For months, we’ve heard about the potential “cover-up” of Benghazi. Now, the House is holding yet another set of hearings in which the head was supposedly going to be blown off of this Benghazi cover. Here’s what we learned:
1. F-16s could have been sent to Benghazi
Part of the prevailing theory surrounding the events the night of the Benghazi attacks is that the Obama administration did not do enough militarily to respond to the crisis. Gregory Hicks — a Foreign Service Officer and the former Deputy Chief of Mission at the U.S. Embassy in Libya — claimed during his pre-hearing testimony that fighter jets could have been flown over Benghazi, preventing the second wave of the attack from occurring.
Ranking Member Rep. Elijah Cummings (D-MD) questioned that statement, asking Hicks whether he disagreed with Chairman of the Joint Chief of Staff Gen Martin Dempsey’s assessment that no air assets were in range the night of the attack. Hicks didn’t disagree, saying he was “speaking from [his] perspective” and what “veteran Libyan revolutionaries” told him, rather than Pentagon assessments. Continue reading Benghazi Revealed→
Bill Clinton delivers a barn burner at the DNC. There is something about President Bill Clinton that really, really gets under the skin of conservatives. They can’t stand him. Their heads start to spin when someone even thinks about mentioning Bill Clinton.
He also tried to work with Congressional Republicans on Health Care, debt reduction, and jobs, but that didn’t work out so well. Probably because, as the Senate Republican leader, in a remarkable moment of candor, said two years before the election, their number one priority was not to put America back to work, but to put President Obama out of work.
Senator, I hate to break it to you, but we’re going to keep President Obama on the job!
In Tampa, the Republican argument against the President’s re-election was pretty simple: we left him a total mess, he hasn’t cleaned it up fast enough, so fire him and put us back in. Continue reading Bill Clinton at the DNC→
Well no, there seems to be something in the air. It is a craziness that has infected Washington. For some reason, Speaker John Boehner believes that we have a spending problem. The problem isn’t that our tax revenues are ridiculously low. That’s not the problem. The problem is spending, according to Boehner. Watch the video as he stomps off:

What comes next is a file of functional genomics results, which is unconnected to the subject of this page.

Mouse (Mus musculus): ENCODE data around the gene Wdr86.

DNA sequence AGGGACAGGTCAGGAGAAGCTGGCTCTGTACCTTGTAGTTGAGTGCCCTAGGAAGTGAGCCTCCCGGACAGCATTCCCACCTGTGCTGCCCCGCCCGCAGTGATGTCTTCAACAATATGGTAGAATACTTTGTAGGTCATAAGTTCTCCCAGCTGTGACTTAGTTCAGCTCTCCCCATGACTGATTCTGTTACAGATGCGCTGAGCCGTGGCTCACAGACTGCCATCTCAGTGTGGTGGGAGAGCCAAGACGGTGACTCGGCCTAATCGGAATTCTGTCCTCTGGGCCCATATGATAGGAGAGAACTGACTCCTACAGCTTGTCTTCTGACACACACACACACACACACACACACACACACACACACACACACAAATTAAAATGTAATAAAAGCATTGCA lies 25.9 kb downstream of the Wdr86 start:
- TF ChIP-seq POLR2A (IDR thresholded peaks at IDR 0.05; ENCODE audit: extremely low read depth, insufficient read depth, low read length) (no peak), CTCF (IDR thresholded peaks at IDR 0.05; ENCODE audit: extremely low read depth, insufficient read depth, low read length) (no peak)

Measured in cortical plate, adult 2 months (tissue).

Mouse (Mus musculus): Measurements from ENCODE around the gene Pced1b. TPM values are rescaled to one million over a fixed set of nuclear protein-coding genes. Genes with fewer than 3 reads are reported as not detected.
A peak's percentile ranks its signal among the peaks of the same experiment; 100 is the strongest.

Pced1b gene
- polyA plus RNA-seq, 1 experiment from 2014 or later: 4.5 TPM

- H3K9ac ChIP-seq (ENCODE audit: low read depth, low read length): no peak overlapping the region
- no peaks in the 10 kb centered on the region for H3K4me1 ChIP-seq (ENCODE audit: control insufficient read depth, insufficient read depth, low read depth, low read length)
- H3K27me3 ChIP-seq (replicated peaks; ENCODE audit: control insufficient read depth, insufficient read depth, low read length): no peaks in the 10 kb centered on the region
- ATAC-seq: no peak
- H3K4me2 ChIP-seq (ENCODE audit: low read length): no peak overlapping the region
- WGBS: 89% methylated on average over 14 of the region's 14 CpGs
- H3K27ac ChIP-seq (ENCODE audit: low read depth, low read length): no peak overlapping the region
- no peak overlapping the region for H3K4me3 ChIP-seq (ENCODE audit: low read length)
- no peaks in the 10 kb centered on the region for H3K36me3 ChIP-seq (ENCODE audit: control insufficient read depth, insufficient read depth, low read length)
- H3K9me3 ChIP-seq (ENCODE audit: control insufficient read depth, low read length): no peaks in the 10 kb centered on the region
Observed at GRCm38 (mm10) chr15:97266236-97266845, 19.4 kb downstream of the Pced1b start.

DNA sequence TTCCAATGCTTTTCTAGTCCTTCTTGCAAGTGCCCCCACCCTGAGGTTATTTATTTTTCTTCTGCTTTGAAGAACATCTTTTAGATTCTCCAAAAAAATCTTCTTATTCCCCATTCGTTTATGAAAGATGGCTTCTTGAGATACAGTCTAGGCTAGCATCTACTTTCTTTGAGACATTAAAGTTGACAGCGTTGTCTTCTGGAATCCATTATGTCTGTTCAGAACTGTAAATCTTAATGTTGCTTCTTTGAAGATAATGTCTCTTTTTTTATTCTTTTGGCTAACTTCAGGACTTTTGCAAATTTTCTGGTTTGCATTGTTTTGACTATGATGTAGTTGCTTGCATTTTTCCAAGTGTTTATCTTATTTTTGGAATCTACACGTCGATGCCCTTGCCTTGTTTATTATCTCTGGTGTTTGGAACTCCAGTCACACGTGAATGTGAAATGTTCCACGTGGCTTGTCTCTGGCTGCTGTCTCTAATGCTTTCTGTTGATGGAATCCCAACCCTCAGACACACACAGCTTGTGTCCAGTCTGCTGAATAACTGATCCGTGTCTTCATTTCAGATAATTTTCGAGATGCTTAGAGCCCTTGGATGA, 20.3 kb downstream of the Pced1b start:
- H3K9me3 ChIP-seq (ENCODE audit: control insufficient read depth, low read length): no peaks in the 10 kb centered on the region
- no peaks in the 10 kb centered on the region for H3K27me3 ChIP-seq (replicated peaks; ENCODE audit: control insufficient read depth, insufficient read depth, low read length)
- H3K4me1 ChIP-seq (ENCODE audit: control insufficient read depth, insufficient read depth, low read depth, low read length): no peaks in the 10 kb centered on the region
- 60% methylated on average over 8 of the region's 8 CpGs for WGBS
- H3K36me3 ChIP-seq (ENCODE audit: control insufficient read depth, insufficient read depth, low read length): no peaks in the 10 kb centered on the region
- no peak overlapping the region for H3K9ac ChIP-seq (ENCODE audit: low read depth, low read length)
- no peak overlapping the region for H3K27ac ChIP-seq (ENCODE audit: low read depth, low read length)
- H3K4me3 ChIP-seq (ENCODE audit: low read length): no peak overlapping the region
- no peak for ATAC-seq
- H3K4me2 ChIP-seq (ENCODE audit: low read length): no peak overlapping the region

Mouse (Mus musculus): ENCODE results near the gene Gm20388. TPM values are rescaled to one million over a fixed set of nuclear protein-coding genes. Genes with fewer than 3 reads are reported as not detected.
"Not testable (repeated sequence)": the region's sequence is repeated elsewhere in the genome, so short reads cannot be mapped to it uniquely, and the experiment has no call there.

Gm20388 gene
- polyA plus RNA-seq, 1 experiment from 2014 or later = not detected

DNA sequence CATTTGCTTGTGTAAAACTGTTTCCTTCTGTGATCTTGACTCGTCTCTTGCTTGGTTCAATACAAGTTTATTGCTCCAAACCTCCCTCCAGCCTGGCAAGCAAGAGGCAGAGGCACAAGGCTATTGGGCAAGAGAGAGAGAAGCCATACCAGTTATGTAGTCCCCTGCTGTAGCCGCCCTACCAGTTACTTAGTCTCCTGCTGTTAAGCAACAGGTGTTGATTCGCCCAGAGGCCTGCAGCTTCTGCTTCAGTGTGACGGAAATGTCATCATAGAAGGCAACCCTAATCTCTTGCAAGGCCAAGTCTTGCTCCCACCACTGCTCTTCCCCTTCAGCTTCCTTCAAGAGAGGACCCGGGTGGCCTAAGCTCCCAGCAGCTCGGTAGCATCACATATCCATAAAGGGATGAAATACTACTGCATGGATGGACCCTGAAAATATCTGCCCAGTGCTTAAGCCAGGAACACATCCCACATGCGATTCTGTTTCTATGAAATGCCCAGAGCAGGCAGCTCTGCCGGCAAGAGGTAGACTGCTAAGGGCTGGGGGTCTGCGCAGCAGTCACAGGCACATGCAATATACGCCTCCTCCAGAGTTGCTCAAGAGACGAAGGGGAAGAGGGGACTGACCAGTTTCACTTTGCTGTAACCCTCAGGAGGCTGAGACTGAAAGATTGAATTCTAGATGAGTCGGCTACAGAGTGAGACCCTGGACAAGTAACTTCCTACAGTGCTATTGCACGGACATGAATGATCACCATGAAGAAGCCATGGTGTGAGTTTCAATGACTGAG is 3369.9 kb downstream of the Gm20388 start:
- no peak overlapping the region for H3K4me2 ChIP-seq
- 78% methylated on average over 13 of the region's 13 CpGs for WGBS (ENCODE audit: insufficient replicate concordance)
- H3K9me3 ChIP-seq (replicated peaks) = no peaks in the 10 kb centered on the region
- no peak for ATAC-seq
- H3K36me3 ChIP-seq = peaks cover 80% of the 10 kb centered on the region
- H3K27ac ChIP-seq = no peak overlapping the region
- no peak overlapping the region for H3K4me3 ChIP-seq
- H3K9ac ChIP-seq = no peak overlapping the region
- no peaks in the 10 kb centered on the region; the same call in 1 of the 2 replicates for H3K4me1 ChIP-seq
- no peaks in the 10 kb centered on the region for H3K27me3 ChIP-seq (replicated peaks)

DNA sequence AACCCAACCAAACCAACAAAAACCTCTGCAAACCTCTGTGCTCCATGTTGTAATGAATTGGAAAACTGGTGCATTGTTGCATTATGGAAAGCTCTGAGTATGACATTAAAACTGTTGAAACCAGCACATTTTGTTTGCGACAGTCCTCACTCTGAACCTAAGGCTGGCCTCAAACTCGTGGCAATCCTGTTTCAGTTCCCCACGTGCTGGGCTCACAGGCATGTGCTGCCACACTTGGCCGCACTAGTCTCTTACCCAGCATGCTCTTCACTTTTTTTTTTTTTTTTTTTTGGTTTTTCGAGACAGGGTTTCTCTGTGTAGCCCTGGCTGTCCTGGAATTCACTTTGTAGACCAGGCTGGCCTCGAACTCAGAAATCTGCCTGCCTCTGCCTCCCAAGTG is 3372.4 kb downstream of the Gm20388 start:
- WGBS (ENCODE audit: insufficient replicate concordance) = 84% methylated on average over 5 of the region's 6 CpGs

It is time for Americans to recognize what we are watching. We are not either watching a negotiation between Democrats and Republicans or we are watching some sort of complicated economic equation between liberals and conservatives. The data is clear. We do not have a spending problem.
We have a revenue problem.
The data is clear.
In 2001, President Bill Clinton and the Democrats handed President George W. Bush and the Republicans a budget surplus. We were paying down the deficit. We started two wars which were not paid for. Not one Republican has stood up and said that this was irresponsible and that we should cut the Pentagon budget in order to make up for the spending. That would make sense, wouldn’t it? The Bush administration then turned around and gave huge tax cuts to the rich. I have no problem with giving tax cuts to the rich. If we have a surplus of money and the tax cuts are not going to cut into the surplus then great. Unfortunately, the tax cuts killed the surplus. They are continuing to do damage today. The Bush administration sold the American people on the fantasy that tax cuts pay for themselves. These tax cuts have not. Finally, the economic downturn has decreased revenue and therefore increased the deficit.
None of these concepts is all that difficult. I use no fancy math. There were no smoke and mirrors. All of this information is easily obtainable. So, we must recognize that there is something else going on. This is not an argument over spending. This is an argument over whether we will let Republicans kill programs that they hate. It is that simple. WE must recognize what is truly going on.
Update: Erza Klein has a great summary of what’s going on with this debt ceiling impasse.
What it is: The debt ceiling is a legal cap on the amount of money the Treasury can borrow to fund existing government functions. It essentially authorizes the Treasury to borrow the money necessary to pay the bills incurred by the federal government.
Where it came from: Before 1917, Congress authorized the Treasury to issue bonds for specific purposes. But that meant approving every bond separately. To fund World War I, Congress decided to give the Treasury more latitude by instituting caps on how much it could borrow through each type of bond, rather than forcing it to get every new bond approved separately. In 1939, this was changed so that most bonds were bound by the same limit, effectively creating the general debt ceiling we have today. (more…)